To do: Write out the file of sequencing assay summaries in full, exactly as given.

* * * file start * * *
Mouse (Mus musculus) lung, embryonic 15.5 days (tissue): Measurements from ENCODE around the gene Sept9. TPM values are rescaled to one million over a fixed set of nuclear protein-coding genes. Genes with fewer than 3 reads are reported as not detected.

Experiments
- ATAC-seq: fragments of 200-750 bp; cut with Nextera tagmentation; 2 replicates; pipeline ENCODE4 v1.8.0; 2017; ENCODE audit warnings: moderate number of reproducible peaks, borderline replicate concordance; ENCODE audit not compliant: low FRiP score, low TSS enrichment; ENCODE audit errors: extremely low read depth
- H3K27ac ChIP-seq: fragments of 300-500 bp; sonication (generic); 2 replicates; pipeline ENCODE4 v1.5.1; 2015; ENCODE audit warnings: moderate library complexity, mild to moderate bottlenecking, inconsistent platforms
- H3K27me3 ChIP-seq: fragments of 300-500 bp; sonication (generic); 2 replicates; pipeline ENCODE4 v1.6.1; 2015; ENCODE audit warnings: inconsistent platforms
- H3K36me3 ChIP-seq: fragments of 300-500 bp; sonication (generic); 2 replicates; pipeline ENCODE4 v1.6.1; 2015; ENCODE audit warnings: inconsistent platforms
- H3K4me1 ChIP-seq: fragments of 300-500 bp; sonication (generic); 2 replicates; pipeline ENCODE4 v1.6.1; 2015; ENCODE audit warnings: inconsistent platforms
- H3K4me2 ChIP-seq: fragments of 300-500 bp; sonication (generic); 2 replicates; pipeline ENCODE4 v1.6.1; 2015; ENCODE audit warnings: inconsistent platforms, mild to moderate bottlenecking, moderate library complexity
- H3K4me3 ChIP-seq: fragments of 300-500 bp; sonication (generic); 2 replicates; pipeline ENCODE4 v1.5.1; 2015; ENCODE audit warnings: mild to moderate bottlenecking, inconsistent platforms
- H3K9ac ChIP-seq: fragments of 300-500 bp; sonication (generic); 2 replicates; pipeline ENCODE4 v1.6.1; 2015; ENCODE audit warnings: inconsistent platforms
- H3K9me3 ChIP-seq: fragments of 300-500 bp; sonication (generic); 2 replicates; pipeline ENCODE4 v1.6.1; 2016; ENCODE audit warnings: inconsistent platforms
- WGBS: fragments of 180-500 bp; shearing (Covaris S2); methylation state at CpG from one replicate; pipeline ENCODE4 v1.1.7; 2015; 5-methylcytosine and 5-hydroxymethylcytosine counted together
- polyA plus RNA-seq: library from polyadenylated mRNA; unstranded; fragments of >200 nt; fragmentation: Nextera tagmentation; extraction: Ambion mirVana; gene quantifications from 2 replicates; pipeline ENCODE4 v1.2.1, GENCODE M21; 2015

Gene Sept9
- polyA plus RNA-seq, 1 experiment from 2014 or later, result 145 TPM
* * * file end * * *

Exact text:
Mouse (Mus musculus) lung, embryonic 15.5 days (tissue): Measurements from ENCODE around the gene Sept9. TPM values are rescaled to one million over a fixed set of nuclear protein-coding genes. Genes with fewer than 3 reads are reported as not detected.

Experiments
- ATAC-seq: fragments of 200-750 bp; cut with Nextera tagmentation; 2 replicates; pipeline ENCODE4 v1.8.0; 2017; ENCODE audit warnings: moderate number of reproducible peaks, borderline replicate concordance; ENCODE audit not compliant: low FRiP score, low TSS enrichment; ENCODE audit errors: extremely low read depth
- H3K27ac ChIP-seq: fragments of 300-500 bp; sonication (generic); 2 replicates; pipeline ENCODE4 v1.5.1; 2015; ENCODE audit warnings: moderate library complexity, mild to moderate bottlenecking, inconsistent platforms
- H3K27me3 ChIP-seq: fragments of 300-500 bp; sonication (generic); 2 replicates; pipeline ENCODE4 v1.6.1; 2015; ENCODE audit warnings: inconsistent platforms
- H3K36me3 ChIP-seq: fragments of 300-500 bp; sonication (generic); 2 replicates; pipeline ENCODE4 v1.6.1; 2015; ENCODE audit warnings: inconsistent platforms
- H3K4me1 ChIP-seq: fragments of 300-500 bp; sonication (generic); 2 replicates; pipeline ENCODE4 v1.6.1; 2015; ENCODE audit warnings: inconsistent platforms
- H3K4me2 ChIP-seq: fragments of 300-500 bp; sonication (generic); 2 replicates; pipeline ENCODE4 v1.6.1; 2015; ENCODE audit warnings: inconsistent platforms, mild to moderate bottlenecking, moderate library complexity
- H3K4me3 ChIP-seq: fragments of 300-500 bp; sonication (generic); 2 replicates; pipeline ENCODE4 v1.5.1; 2015; ENCODE audit warnings: mild to moderate bottlenecking, inconsistent platforms
- H3K9ac ChIP-seq: fragments of 300-500 bp; sonication (generic); 2 replicates; pipeline ENCODE4 v1.6.1; 2015; ENCODE audit warnings: inconsistent platforms
- H3K9me3 ChIP-seq: fragments of 300-500 bp; sonication (generic); 2 replicates; pipeline ENCODE4 v1.6.1; 2016; ENCODE audit warnings: inconsistent platforms
- WGBS: fragments of 180-500 bp; shearing (Covaris S2); methylation state at CpG from one replicate; pipeline ENCODE4 v1.1.7; 2015; 5-methylcytosine and 5-hydroxymethylcytosine counted together
- polyA plus RNA-seq: library from polyadenylated mRNA; unstranded; fragments of >200 nt; fragmentation: Nextera tagmentation; extraction: Ambion mirVana; gene quantifications from 2 replicates; pipeline ENCODE4 v1.2.1, GENCODE M21; 2015

Gene Sept9
- polyA plus RNA-seq, 1 experiment from 2014 or later, result 145 TPM